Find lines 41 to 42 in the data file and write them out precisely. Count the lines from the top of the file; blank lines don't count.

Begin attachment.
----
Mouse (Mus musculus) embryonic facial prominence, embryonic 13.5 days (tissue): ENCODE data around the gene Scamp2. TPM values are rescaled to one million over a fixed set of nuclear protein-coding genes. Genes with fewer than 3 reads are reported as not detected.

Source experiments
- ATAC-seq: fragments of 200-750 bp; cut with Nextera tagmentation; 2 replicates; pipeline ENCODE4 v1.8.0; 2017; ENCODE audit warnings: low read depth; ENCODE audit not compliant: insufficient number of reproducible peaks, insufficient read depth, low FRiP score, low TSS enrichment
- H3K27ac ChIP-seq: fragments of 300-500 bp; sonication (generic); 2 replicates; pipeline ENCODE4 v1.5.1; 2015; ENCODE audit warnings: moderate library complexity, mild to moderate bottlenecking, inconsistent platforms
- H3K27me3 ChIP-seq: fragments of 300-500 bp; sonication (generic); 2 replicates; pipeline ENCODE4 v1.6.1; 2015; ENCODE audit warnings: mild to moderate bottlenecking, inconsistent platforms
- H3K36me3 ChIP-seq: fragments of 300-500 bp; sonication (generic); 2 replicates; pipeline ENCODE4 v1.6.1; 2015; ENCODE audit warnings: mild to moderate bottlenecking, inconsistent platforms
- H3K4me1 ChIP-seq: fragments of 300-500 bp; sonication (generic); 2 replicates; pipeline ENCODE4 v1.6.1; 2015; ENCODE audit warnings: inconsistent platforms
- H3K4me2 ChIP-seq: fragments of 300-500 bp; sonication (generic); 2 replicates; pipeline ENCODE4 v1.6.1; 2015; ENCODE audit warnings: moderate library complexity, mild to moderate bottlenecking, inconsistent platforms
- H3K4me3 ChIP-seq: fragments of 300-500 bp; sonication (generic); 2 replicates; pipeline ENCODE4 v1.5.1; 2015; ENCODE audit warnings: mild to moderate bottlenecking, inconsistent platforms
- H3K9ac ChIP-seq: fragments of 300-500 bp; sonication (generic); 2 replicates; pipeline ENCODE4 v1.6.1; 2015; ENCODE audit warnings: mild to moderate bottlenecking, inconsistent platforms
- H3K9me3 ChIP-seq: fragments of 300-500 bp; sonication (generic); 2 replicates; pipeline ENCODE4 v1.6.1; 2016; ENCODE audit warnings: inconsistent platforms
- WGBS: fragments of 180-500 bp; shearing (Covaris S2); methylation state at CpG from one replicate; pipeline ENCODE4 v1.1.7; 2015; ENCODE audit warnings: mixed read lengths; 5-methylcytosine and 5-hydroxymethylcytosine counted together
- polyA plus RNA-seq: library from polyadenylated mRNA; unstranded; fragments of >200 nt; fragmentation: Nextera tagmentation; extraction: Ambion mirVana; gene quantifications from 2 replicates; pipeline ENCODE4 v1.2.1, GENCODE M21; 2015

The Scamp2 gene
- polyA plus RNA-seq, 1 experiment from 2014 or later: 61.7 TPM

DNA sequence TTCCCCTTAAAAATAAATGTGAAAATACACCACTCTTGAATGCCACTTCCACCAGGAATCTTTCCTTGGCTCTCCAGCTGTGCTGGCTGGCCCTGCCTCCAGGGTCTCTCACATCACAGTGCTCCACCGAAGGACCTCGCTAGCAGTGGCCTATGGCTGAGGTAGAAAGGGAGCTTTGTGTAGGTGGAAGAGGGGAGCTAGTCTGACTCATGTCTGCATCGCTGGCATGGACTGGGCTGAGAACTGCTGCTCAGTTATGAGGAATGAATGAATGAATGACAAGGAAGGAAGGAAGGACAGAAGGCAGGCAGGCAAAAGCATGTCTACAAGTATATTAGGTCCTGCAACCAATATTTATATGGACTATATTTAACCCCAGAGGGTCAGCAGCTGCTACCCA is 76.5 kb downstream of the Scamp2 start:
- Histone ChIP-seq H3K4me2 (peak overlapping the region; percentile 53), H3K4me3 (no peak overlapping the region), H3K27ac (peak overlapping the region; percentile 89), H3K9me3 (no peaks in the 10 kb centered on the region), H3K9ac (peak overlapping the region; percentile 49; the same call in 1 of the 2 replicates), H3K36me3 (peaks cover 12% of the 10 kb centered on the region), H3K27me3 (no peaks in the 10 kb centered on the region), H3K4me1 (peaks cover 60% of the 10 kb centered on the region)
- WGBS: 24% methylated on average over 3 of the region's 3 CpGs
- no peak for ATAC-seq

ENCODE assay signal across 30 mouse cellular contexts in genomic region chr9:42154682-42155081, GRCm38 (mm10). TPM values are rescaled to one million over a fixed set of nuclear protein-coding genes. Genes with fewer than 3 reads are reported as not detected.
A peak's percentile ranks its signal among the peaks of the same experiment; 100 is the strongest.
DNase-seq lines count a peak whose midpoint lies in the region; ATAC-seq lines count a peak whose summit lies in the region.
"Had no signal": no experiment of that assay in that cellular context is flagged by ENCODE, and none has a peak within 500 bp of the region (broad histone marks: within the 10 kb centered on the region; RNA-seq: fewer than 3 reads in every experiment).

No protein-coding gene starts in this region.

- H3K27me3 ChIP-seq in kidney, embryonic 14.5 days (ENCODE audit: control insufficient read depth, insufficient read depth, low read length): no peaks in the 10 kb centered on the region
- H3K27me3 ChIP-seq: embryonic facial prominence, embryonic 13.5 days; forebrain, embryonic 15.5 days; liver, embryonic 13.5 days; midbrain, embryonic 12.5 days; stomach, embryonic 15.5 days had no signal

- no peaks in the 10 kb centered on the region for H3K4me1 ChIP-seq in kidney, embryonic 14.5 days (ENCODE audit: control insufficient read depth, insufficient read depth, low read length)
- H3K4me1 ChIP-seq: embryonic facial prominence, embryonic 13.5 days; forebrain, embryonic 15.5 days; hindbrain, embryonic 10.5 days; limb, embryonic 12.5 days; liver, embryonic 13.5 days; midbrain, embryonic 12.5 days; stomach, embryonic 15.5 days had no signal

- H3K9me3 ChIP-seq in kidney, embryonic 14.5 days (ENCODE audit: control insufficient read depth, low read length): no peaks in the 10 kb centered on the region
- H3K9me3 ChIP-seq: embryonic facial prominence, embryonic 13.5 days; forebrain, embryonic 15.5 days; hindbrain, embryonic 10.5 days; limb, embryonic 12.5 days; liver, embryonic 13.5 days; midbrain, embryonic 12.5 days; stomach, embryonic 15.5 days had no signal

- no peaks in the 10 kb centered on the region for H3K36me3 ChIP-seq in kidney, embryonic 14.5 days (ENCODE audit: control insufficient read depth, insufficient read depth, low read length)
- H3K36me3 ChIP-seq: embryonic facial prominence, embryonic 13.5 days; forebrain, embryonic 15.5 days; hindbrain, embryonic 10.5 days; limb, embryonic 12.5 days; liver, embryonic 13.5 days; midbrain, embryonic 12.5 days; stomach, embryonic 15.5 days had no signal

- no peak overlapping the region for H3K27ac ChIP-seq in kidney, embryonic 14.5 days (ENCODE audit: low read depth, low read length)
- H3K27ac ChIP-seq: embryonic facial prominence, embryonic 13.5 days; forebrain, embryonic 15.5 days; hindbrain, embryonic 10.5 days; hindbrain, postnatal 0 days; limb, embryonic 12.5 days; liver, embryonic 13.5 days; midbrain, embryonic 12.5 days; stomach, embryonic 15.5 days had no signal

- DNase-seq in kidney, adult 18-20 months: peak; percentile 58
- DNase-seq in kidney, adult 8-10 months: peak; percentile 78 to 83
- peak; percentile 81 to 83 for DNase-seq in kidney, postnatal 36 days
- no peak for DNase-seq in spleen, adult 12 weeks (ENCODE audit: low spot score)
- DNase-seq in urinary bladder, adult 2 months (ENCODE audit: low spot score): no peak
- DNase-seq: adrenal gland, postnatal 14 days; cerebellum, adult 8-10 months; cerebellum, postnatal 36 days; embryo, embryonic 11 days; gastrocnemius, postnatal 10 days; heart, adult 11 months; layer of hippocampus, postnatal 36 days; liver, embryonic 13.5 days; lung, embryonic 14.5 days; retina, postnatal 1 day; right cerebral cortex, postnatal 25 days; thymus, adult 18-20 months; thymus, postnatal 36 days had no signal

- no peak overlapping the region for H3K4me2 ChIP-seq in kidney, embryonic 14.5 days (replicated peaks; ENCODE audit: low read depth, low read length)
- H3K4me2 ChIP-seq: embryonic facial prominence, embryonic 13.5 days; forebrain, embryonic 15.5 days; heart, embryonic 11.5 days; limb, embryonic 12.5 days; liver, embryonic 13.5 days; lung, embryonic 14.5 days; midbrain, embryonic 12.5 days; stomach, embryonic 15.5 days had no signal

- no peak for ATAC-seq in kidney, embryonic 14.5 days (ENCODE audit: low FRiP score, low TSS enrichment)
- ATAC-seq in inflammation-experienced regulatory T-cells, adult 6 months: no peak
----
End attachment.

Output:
- no peak overlapping the region for H3K4me2 ChIP-seq in kidney, embryonic 14.5 days (replicated peaks; ENCODE audit: low read depth, low read length)
- H3K4me2 ChIP-seq: embryonic facial prominence, embryonic 13.5 days; forebrain, embryonic 15.5 days; heart, embryonic 11.5 days; limb, embryonic 12.5 days; liver, embryonic 13.5 days; lung, embryonic 14.5 days; midbrain, embryonic 12.5 days; stomach, embryonic 15.5 days had no signal